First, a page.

A plan for six wind turbines in Co Cork has to be considered as part of an overall assessment of how they will be connected to the national power grid, the High Court has found.
An environmental impact assessment of the 100m high turbines cannot be considered separately from the grid connection which could involve overhead or underground power lines, Mr Justice Michael Peart said.
As a result, the judge quashed a decision of An Bord Pleanála granting permission to Framore Ltd for the wind farm at Réidh na nDoirí, Ballingeary, Co Cork.
He rejected arguments by the board and Framore that the turbines and the grid connection were separate projects and that the connection would have to be assessed separately.
Framore said it was simply not possible for it to include the grid connection in the environmental impact assessment for the turbines because no proposals had yet been formulated by ESB Networks for the design of such a connection.
A number of local families had brought the action seeking to have the permission for the turbines quashed on grounds including that there had not been a proper assessment of the impact noise from the turbines would have on their homes.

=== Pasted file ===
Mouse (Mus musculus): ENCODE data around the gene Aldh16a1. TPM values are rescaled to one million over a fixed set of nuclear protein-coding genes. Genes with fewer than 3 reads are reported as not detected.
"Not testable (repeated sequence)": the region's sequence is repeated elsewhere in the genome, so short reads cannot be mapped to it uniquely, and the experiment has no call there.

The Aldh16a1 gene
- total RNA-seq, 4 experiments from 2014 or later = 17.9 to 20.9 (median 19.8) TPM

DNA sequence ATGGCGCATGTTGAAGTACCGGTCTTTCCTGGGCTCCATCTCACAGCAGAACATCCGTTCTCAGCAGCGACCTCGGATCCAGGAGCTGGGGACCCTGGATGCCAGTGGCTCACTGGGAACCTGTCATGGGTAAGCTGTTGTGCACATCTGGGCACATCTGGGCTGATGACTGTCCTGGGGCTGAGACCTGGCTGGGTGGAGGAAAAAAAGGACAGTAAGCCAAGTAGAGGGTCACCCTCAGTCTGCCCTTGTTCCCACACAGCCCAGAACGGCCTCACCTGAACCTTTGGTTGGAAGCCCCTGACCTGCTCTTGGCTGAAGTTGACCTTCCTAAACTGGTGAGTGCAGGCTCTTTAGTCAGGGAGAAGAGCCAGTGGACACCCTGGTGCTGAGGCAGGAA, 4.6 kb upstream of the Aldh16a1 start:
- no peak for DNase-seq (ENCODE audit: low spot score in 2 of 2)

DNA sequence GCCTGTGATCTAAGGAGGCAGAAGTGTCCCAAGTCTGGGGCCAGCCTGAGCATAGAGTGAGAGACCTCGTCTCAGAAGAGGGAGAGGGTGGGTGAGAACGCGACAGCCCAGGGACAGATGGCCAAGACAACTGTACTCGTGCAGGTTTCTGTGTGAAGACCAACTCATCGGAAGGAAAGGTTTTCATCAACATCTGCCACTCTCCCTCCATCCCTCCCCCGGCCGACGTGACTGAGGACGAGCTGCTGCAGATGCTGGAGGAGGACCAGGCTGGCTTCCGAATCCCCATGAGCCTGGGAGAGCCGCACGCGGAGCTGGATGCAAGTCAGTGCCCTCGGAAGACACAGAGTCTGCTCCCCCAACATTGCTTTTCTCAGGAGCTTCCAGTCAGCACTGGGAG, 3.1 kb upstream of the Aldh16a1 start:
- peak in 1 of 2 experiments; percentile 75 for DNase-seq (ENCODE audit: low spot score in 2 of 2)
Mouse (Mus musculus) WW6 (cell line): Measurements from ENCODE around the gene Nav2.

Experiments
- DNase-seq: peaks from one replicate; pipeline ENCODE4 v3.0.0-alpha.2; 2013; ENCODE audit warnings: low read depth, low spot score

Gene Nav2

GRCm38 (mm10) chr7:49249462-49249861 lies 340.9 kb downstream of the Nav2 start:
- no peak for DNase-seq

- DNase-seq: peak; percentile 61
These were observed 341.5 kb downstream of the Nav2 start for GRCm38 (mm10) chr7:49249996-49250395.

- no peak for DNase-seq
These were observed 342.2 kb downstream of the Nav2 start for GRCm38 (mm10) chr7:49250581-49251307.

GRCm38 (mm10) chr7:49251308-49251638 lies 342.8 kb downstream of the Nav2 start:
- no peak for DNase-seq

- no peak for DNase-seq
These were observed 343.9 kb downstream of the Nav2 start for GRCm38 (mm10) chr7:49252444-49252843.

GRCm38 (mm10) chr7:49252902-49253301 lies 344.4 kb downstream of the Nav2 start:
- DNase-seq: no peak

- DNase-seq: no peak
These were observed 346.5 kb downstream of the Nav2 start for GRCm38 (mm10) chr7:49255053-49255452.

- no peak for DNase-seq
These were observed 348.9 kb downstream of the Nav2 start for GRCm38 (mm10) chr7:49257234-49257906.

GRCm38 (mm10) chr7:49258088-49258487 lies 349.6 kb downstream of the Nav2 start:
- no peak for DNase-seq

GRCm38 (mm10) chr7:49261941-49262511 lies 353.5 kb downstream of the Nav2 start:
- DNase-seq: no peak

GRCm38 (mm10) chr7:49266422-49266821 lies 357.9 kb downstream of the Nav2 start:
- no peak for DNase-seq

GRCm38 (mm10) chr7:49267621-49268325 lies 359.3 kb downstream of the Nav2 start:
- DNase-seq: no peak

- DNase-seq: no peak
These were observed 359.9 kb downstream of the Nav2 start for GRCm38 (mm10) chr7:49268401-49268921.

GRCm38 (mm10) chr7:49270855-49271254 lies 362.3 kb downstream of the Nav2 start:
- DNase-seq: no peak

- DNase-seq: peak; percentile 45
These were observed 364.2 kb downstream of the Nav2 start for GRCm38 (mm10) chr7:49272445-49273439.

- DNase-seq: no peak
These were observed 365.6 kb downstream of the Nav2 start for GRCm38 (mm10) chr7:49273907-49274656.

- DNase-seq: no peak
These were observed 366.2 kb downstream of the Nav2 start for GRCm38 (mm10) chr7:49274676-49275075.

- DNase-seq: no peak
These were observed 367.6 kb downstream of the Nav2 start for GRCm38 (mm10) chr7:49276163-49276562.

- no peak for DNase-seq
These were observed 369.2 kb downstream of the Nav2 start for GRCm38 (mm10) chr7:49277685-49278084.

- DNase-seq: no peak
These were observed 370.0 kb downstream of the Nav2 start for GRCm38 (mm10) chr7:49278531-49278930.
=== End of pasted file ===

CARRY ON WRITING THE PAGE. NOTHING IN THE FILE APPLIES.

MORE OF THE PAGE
They also said the grid connection issue should also have been considered as part of the application in compliance with an EU directive on environmental impact assessments.
Mr Justice Peart, while rejecting the residents’ argument that the environmental assessment for the turbines was flawed, said he was satisfied the grid connection was an integral and fundamental to the overall project. Without it, the turbine development would serve no function, he said.
The cumulative effect of both phases of the project must be assessed to comply with the EU directive, he said.
While Framore was “at the mercy of ESB Networks” over the connection, this could not absolve it from compliance with the directive in every respect.
If both elements of the project were not considered as one in terms of environmental impact, then Framore would be running the risk that all would have been in vain if there was a negative cumulative assessment when the planners were dealing with the grid connection.
Afterwards, the residents’ solicitor, Joe Noonan, of Noonan Linehan Carroll Coffey, said this was the first High Court decision to deal with the “split project” issue on wind turbine projects. He said new planning guidelines on wind turbines were long overdue.
“There has been a rush to permit wind power generation plants in quiet rural areas across the country. Rushed planning is bad planning and that can cause serious harm to people,” he said. “Meanwhile communities and private individuals have the worry and expense of taking court action to protect their homes and their way of life”, he said.
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